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Emergency Case

If you need a doctor urgently outside of medicenter opening hours.
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The Less You Worry, the Easier it Will Be

It's human nature to avoid dental procedures. We just don't like pain. So we hold out as long as we can even though our inner voice is telling us just the opposite. The good news? You don't have to anymore.

The good news is that whether your procedure requires local or intravenous anesthesia, today’s technology makes it possible to perform complex surgery with little or no discomfort for the patient. Knowing this should start to reduce your level of anxiety.

Extensive Training and Experience in the Control of Pain and Anxiety.

The ability to provide patients with safe, effective outpatient anesthesia has distinguished the specialty of oral and maxillofacial surgery since its earliest days.

As a result of extensive training, Oral and Maxillofacial Surgeons are well-prepared to identify, diagnose and assess the source of pain and anxiety within the scope of their discipline, and to appropriately administer local anesthesia, all forms of sedation and general anesthesia. Further, they are experienced in airway management, endotracheal intubation, establishing and maintaining intravenous lines, and managing complications and emergencies that may arise during the administration of anesthesia.

The administration of anesthesia in the oral and maxillofacial surgery office has an enviable safety record. Insurance statistics indicate the frequency of office-related mortality and morbidity is one¹ incident in 705,000 anesthetics administered over a 16-year period.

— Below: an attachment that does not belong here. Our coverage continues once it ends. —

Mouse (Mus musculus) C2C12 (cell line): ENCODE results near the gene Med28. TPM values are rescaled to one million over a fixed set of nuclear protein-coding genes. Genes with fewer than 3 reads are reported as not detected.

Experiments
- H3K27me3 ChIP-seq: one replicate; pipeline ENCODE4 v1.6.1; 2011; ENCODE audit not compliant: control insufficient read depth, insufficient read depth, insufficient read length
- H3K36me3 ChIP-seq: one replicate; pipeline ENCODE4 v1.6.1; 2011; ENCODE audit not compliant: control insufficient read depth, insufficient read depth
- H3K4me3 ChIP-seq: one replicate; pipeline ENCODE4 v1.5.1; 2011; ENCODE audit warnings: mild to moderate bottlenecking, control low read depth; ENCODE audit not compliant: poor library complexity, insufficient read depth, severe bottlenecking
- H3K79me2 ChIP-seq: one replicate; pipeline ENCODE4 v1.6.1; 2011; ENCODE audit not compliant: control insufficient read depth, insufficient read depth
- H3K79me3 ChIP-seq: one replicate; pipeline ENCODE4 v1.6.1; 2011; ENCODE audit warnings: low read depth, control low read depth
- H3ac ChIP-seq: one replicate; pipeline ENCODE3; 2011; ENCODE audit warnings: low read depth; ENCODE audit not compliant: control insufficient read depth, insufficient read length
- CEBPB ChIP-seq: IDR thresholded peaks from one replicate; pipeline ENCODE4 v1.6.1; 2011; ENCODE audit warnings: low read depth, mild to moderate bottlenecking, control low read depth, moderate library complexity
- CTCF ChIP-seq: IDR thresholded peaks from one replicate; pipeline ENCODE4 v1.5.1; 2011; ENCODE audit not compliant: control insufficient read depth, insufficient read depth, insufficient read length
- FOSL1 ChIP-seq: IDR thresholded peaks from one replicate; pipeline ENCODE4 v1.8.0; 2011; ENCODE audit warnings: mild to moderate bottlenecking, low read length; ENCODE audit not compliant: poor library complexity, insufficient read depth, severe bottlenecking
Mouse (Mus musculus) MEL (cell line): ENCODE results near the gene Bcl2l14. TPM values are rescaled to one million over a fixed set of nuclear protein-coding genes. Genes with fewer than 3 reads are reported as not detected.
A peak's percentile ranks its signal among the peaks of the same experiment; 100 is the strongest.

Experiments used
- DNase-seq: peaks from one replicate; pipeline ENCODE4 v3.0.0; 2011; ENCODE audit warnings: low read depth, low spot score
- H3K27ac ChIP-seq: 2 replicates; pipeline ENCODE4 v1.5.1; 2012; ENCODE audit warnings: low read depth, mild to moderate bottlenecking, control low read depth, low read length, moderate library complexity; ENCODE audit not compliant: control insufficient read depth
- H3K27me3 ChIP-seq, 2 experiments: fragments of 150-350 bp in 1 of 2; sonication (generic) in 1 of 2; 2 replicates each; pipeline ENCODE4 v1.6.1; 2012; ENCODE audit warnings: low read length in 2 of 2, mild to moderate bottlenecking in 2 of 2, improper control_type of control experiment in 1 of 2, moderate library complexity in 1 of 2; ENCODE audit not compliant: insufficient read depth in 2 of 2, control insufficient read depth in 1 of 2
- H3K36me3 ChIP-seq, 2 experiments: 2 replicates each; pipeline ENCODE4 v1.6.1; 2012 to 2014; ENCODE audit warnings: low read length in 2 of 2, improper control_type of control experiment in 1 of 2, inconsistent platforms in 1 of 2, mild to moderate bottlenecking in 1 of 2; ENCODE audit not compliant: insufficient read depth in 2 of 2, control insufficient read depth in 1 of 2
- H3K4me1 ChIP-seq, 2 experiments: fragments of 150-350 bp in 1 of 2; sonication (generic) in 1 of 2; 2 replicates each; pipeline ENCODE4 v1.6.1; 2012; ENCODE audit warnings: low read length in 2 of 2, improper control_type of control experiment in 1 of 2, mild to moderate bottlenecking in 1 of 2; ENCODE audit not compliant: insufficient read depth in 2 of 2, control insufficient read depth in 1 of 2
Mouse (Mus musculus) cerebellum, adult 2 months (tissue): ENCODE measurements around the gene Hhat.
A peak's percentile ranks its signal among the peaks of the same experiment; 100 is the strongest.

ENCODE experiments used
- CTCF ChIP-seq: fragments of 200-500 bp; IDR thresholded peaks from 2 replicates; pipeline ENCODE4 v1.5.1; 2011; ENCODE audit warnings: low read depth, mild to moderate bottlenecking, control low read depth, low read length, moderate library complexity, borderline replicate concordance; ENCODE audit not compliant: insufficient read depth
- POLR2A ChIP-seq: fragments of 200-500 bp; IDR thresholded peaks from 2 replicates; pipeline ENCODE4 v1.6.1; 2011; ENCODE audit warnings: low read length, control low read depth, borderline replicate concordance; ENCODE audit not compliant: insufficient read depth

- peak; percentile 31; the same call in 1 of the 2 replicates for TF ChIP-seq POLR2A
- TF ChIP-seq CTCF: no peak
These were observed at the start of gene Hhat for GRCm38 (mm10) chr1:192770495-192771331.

Putting Your Mind at Ease

The best way to reduce anxiety is to make certain you know what to expect during and after surgery. As with most anxiety-producing situations, the more you know, the less you have to be anxious about. Prior to surgery, your Oral and Maxillofacial Surgeon will review with you the type of anesthetic to be used, as well as the way you’re likely to feel during and after the operation.This is the time to discuss any concerns you may have about any facet of the operation.

During surgery, one or more of the following may be used to control your pain and anxiety: local anesthesia, nitrous oxide-oxygen, intravenous sedation and general anesthesia. Commonly, patients describe their feelings during surgery as comfortable and surprisingly pleasant.

After surgery, you may be prescribed a medication to make you as comfortable as possible when you get home.

Call our office at 702-253-9090 to schedule an appointment, or click the button below to get started online.

Click here
for more information about
Anesthesia
from the AAOMS.

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